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Frenemies: Tablets, E-Readers, Mobile –Michelson

May 1, 2012

Conventional wisdom is that e-readers like the Kindle and tablet devices like the iPad are displacing the demand for printed books, magazines, catalogs and many other ink-on-paper products. And, the same reasoning goes, the rapid adoption of these electronic devices by consumers paints a very bleak future for printing establishments that rely on those types of jobs as their primary revenue streams.

But, as Senior Editor Erik Cagle points out in “Defeating the Digital Myth” on page 22, these types of printed products still have a lot of life, and printers are evolving with the digital world by offering multimedia services and customized printed products to support their clients.

That might include helping magazine publishers create interactive digital and tablet editions that incorporate video, audio, flash animation and Web links. Or it could mean printing highly targeted and personalized specialty catalogs that drive recipients to make their purchases at catalogers’ Websites. Or perhaps it’s printing textbooks and customized course materials for educators; studies have shown that students, even those in higher ed, prefer learning through printed materials vs. electronic devices. With print remaining as the cornerstone, embracing the digital world can create new business models and revenue streams.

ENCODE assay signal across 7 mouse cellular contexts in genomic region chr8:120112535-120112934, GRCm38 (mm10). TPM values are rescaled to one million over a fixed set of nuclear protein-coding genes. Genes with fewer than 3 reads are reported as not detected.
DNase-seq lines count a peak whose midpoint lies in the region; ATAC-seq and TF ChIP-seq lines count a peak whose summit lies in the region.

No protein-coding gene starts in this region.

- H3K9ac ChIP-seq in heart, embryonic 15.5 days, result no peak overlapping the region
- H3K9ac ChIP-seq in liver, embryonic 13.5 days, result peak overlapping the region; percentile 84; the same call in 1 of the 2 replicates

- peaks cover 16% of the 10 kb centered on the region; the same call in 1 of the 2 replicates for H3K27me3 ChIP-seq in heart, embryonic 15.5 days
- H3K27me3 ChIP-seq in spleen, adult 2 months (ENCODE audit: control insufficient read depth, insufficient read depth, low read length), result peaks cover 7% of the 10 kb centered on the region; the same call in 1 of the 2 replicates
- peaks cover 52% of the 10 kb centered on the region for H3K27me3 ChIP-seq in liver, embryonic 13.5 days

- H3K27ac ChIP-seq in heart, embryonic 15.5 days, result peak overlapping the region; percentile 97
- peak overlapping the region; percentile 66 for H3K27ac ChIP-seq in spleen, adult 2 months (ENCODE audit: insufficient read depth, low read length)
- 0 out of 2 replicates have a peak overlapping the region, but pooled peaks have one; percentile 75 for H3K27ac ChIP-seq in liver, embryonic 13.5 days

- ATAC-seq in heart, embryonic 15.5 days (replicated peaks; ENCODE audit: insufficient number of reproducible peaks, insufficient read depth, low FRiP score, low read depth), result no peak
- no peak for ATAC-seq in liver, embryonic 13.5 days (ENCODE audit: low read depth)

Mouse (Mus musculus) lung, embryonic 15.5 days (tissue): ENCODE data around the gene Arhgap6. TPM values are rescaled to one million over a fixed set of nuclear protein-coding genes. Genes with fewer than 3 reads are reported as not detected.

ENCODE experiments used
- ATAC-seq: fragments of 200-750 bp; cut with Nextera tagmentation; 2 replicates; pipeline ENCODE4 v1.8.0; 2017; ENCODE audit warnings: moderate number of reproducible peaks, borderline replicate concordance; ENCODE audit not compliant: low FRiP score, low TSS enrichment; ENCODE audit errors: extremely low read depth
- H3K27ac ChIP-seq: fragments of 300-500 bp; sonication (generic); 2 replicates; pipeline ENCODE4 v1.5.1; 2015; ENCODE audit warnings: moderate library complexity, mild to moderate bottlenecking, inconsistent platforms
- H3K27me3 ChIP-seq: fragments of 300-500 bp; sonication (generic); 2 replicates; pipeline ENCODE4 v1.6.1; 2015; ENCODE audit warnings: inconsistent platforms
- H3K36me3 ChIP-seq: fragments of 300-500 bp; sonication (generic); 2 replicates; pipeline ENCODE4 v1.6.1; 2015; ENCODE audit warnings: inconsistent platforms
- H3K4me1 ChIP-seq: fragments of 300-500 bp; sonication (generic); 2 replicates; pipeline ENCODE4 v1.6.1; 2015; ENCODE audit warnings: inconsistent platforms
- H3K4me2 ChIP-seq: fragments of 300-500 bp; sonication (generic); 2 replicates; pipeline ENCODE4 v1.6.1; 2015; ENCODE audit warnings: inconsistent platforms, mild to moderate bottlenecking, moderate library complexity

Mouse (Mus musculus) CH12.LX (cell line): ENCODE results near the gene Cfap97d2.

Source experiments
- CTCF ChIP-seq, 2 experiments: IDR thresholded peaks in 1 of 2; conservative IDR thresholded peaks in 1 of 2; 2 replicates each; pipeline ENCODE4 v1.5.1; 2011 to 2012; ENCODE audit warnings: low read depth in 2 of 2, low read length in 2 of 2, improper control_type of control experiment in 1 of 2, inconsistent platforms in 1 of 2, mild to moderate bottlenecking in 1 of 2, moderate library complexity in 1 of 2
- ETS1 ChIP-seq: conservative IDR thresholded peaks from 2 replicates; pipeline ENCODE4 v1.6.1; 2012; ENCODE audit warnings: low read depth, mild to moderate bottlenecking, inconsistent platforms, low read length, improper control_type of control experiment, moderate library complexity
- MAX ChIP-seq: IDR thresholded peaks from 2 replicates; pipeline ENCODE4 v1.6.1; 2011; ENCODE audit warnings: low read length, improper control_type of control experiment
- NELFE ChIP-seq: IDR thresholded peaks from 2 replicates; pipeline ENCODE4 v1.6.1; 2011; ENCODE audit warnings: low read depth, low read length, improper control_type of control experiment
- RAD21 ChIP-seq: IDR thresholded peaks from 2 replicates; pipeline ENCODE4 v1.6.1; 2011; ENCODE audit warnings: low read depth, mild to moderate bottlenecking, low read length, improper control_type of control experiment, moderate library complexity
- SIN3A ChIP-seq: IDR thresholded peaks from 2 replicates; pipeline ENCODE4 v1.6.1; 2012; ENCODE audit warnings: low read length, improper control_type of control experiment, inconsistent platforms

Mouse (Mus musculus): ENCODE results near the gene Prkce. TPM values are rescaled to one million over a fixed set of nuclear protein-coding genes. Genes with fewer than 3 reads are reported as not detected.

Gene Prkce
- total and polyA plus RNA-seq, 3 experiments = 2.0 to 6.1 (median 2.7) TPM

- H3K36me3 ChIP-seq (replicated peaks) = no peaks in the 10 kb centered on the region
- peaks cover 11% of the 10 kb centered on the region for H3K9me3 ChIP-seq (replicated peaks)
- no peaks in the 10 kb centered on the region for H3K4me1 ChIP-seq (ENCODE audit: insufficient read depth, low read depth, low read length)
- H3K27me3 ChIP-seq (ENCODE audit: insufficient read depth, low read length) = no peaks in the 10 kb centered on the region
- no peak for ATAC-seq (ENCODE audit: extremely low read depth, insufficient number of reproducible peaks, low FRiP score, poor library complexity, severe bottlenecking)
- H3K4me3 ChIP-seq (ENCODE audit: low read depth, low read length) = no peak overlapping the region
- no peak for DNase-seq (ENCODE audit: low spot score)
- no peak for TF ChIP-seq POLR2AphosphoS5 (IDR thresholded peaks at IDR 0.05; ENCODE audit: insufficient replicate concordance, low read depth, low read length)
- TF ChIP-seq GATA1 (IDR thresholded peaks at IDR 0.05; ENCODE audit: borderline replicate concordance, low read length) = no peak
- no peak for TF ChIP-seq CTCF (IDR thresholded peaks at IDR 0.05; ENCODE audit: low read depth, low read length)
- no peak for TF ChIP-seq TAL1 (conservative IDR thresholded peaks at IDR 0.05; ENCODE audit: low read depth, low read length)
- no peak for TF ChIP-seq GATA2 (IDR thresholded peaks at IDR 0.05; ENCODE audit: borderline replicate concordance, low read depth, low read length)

That’s certainly the case with Tribune Direct, this issue’s cover story profile on page 18. The nearly $100 million direct mail provider’s bread-and-butter comes from highly versioned and localized direct marketing offers for retail, telecom and financial customers. However, integrated into many of Tribune Direct’s consumer offerings—all of which printed digitally—are e-mail campaigns, personalized URLs, microsites and 2-D codes, coupled with database management and project analytics.

Similarly, as InfoTrends analyst Bryan Yeager reveals in “Integrating Mobile Into Print” on page 24, mobile phone technologies give printed products new interactivity. Mobile barcodes like QR codes and Microsoft tags, mobile messaging, and even Augmented Reality, integrate very well with print to bridge the gap between the physical and digital worlds. Used wisely within printed products—in conjunction with sound campaign strategy and analytics—they answer marketers’ desire for the interactivity and measurability that electronic media provides.

So, don’t automatically cast e-readers, tablets and mobile smart phones as being “enemies” to our industry. It truly is wise, and profitable, to keep your enemies closer. They make print more engaging, and open the door for printers to provide new, value-added, digital services. 

Mark T. Michelson


 

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